‘Nigerians with do-you-know-who-i-am attitude could have personality disorder’
maladaptive behaviours can be identified and encouraged to seek help to address these issues.
It is very rare for someone to present to a doctor to complain of symptoms of NPD. NPD is often diagnosed during assessment or treatment of other mental health disorders. It is often associated with poor response to treatment of anxiety and depression and persistent poor interpersonal relation difficulties.
There are no laboratory or imaging tests used in making the diagnosis. NPD is diagnosed using a structured clinical interview, including a detailed personal history and mental state examination. Personality inventories such as personality diagnostic questionnaire – 4; millon clinical multiaxial inventory III; and international personality disorder examination, can be used for further psychological evaluation in making the diagnosis.
People with narcissistic personality disorder may have a higher risk of substance misuse and addictions behaviour, depression and anxiety disorders, low self-esteem and fear of not being good enough. They may also have a higher risk of feelings of shame, helplessness, anger at themselves, impulsive behaviour, and suicide (with lethal means).
Long-term, consistent outpatient care is the approach of choice in the treatment of narcissistic personality disorder. This usually involves a combination of psychotherapy and medication management. Psychodynamic psychotherapy aimed at and addressing the patients’ sense of self, maladaptive interpersonal relationship difficulties and global functioning, has been shown to be beneficial in NPD treatment.
Other psychotherapies, including interpersonal therapy, cognitive behavioural therapy and short-term objective-focused psychotherapy are also used to treat NPD. Medications are not used specifically to treat NPD but are often used to treat concomitant anxiety, depression, impulsivity or other mood disturbances accordingly.
This represents an attempt to educate people about some of the common medications in use in our country. This would be the third such episode in our series which has seen us talk about Paracetamol and Amlodipine. Metformin, marketed under the trade name Glucophage, is a medicine that doctors very commonly prescribe for the people who have Type 2 diabetes. This used to be known as the maturity (adult) onset diabetes. The chemical composition is a white to off-white crystalline compound that is freely soluble in water and bears no relationship to any other agent that works to reduce the blood levels of glucose. Chemically, it is known as a biguanide. It works to improve the glucose tolerance of an individual with type 2 diabetes. It therefore lowers the basal glucose level which is what the body is found to have at rest, when no food has been eaten, as well as the level reached after a meal has been eaten.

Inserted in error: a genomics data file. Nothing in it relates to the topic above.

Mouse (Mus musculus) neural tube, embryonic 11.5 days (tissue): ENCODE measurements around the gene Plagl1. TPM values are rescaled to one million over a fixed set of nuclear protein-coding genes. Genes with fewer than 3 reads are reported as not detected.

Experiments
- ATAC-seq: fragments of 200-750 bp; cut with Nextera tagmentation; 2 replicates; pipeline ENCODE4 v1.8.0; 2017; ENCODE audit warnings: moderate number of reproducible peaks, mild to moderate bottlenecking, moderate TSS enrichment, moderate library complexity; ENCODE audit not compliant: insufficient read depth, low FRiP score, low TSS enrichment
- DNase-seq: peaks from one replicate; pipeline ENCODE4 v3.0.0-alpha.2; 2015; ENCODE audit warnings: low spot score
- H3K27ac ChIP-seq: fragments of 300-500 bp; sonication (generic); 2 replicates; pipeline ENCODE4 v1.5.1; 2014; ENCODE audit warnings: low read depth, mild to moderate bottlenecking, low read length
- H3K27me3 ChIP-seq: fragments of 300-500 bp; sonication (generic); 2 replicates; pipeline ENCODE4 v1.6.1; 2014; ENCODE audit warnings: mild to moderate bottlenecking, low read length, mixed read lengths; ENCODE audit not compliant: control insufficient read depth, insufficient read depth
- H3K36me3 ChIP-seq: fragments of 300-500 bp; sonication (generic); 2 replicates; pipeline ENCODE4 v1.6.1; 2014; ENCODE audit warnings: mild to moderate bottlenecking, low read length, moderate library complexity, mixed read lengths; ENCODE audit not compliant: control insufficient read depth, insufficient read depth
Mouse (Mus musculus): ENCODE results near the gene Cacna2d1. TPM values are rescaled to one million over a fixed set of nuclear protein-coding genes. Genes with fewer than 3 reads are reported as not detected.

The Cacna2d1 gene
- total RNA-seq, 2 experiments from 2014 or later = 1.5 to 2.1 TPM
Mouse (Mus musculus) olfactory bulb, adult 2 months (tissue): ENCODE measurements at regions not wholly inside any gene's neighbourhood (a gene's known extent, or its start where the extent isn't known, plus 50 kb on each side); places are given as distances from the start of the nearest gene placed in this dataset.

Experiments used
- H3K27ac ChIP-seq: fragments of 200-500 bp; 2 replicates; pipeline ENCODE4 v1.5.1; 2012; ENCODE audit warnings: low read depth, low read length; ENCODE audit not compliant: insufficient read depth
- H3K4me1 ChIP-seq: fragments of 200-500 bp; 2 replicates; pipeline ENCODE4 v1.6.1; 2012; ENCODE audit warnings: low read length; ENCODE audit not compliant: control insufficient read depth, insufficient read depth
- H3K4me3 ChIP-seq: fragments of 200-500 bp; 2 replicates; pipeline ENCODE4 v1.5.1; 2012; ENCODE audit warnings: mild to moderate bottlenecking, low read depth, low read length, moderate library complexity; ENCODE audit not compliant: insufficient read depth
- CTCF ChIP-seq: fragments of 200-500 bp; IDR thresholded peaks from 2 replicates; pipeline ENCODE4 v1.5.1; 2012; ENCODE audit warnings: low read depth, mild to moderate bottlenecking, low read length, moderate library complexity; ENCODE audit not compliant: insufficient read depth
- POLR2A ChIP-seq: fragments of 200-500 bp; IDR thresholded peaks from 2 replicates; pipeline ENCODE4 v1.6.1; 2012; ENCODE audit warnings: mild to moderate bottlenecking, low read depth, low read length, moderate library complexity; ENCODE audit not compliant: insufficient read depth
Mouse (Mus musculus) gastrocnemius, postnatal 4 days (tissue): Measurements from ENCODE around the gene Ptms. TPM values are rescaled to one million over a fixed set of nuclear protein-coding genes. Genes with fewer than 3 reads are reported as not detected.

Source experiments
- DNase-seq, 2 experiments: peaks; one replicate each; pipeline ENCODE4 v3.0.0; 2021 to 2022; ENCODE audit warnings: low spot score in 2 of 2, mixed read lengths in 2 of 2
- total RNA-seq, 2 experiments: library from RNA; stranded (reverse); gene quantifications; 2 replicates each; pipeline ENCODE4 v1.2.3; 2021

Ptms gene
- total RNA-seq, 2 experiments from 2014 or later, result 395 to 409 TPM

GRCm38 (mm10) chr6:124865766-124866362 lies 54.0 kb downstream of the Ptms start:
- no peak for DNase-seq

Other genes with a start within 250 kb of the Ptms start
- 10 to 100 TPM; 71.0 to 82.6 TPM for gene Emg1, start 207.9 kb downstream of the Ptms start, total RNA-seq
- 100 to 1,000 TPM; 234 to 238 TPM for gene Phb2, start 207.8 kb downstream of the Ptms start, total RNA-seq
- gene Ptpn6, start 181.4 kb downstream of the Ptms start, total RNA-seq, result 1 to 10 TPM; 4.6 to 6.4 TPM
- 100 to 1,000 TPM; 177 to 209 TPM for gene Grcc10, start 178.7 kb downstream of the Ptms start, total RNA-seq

It is of particular usefulness in treating diabetic people who are overweight. It is taken only by mouth and is not associated with weight gain. It is generally well tolerated and has been in use for the treatment of diabetes for more than six decades. It is on the World Health Organization’s list of essential drugs, which is a list of the most effective and safe medicines needed in a health system. It is the most widely used medication for diabetes taken by mouth but was not even available in the United States until 1995. By 2016, however, it became the fourth most prescribed medicine in that country with more than 81 million prescriptions. Metformin is therefore a first-line medication that most people with type 2 diabetes are often placed on. It is used today by hundreds of thousands if not several millions of people around our country on a daily basis.
Metformin acts by reducing the amount of sugar which the liver releases and also by increasing the sensitivity of the tissues in every part of the body to insulin. By doing so, it is able to reduce the daily requirement of the tissues for glucose to such a level that control can actually be obtained. When this level is attained, the patient can expect to live a normal life provided they will abide by the basic rules of obtaining optimal control of the blood sugar level. This can be reached by strictly adhering to the advice of the managing doctors and judicious use of the prescribed medications in the manner in which they are prescribed and for the duration of usage bearing in mind that any variations will need a careful calibration of their energy intake verified by their doctors. It is not an easy path to follow but it can be done.
It is also useful in the treatment of infertility as a second line agent in those women who suffer from the polycystic ovary syndrome. Besides that, it does help to reduce weight. It is also known to reduce the rate of developing adverse cardiovascular events in people who are using it. Glucophage is an important medication in that it can also be used alone when acting as an adjunct to a strict diet and exercise in managing type 2 diabetes. It can be used in patients as young as 10 years. The dosage is individualized and should not exceed 2,550mg in adults or 2000mg in children aged between 10 and 16 years of age. There is no fixed dose therefore. Between normal nondiabetic patients who are using Glucophage for other purposes, and those who have diabetes, there is no difference in their urinary excretion of Glucophage.
It is also excreted virtually unchanged with no evidence that any breakdown of the drug occurs in either the gallbladder or the kidney. It therefore has a very good safety profile. It should be given in divided doses preferably, meaning that the usage should be two times or three times a day rather than one singular large dose. It